“We have to keep hammering the message home. Of course the people in those age categories are unlikely to become extremely unwell as a result of having the virus but they are able to pass it on to others,” he said.

“There’s a responsibility on younger people to not just stay at home, obviously to go out and go to work and to enjoy pubs and restaurants, but do so in accordance with the guidelines.”

Jonathan Van-Tam, England’s deputy chief medical officer, is warning that the spread of Covid now appeared no longer to be linked just to a series of local outbreaks such as in Leicester and the North West but was on a “wider geographical basis”.

Jonathan Van Tam: Number of coronavirus cases needs to come down further

He also stressed that other European countries had already seen that a rise in young people getting the infection was “filtering” through to older generations and to increased hospitalisations, which are already increasing in France and Spain.

Professor Andrew Hayward, a member of the Government’s Scientific Advisory Group for Emergencies (Sage), said the latest increase in coronavirus cases was “very worrying”, with scientists monitoring the data closely for signs of wider community transmission of the disease.

“Generally it is local outbreaks, but there is also very worrying increases in cases, particularly over the last few days,” he told BBC Radio 4’s Today programme.

“That is what we are really keeping a close eye on – the extent to which it moves away from these local outbreaks to broader community transmission.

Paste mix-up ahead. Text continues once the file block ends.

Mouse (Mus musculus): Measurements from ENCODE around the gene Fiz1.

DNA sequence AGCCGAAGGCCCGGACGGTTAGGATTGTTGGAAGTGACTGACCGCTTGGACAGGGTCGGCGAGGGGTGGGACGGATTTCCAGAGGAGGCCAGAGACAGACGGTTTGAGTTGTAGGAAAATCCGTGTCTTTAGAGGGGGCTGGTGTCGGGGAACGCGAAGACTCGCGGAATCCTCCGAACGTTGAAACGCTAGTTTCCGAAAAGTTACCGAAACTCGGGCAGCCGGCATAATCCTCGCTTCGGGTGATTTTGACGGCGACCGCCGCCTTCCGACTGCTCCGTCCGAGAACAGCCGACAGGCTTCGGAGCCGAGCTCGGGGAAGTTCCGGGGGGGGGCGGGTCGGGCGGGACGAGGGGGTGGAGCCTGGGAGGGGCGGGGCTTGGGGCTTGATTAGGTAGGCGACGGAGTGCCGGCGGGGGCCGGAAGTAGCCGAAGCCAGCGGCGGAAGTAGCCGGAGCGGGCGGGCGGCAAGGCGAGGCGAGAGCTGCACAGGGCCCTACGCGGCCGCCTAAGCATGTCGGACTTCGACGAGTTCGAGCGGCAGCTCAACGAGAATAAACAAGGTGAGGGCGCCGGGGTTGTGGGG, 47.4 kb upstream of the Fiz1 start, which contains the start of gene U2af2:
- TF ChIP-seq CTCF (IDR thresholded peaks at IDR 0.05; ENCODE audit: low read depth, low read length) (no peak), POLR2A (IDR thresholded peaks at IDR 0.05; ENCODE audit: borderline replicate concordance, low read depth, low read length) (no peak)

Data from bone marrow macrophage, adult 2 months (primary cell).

“What we saw in the last few days from this surveillance data was this worrying increase in cases which, as we know from the first wave of the pandemic, can potentially get out of hand if we don’t be very serious about the control measures.”

Asked about how concerned he was about a second Covid-19 wave hitting the UK, David Nabarro, a World Health Organisation special envoy for coronavirus, told Sky News: “I’m afraid it’s coming.

“I don’t like calling it a second wave, I just say there are going to be more spikes and indeed some surges of cases because the virus has not changed.

“It’s just been lurking, we have been very good at holding it back through restricting movement and lockdowns but now as life gets going again and younger people are going to university, also there is some movement around with holidays, and of course work, then I’m afraid it does mean the virus is going to come back.”

Welsh Health Minister Vaughan Gething has said a local coronavirus lockdown is being imposed in Caerphilly because there is evidence of “community transmission” in the area.

Mr Gething said a failure to follow social distancing guidelines, and cases being imported from abroad, had resulted in an increase in the number of cases.

“If people do break the rules, we will be able to take enforcement action,” he said.

He said the local lockdown in the county borough of Caerphilly will not be lifted until October “at the very least”.

People will not be allowed to enter or leave the area without a reasonable excuse after the restrictions come into force at 6pm on Tuesday.

Everyone over the age of 11 will be required to wear face coverings in shops – the first time this will be mandatory in Wales.

Meetings with other people indoors and extended households will not be allowed, while overnight stays have also been banned.

The measures follow a spike in cases in Caerphilly county borough, where the Welsh Government says there have been 133 new Covid-19 cases over the past seven days.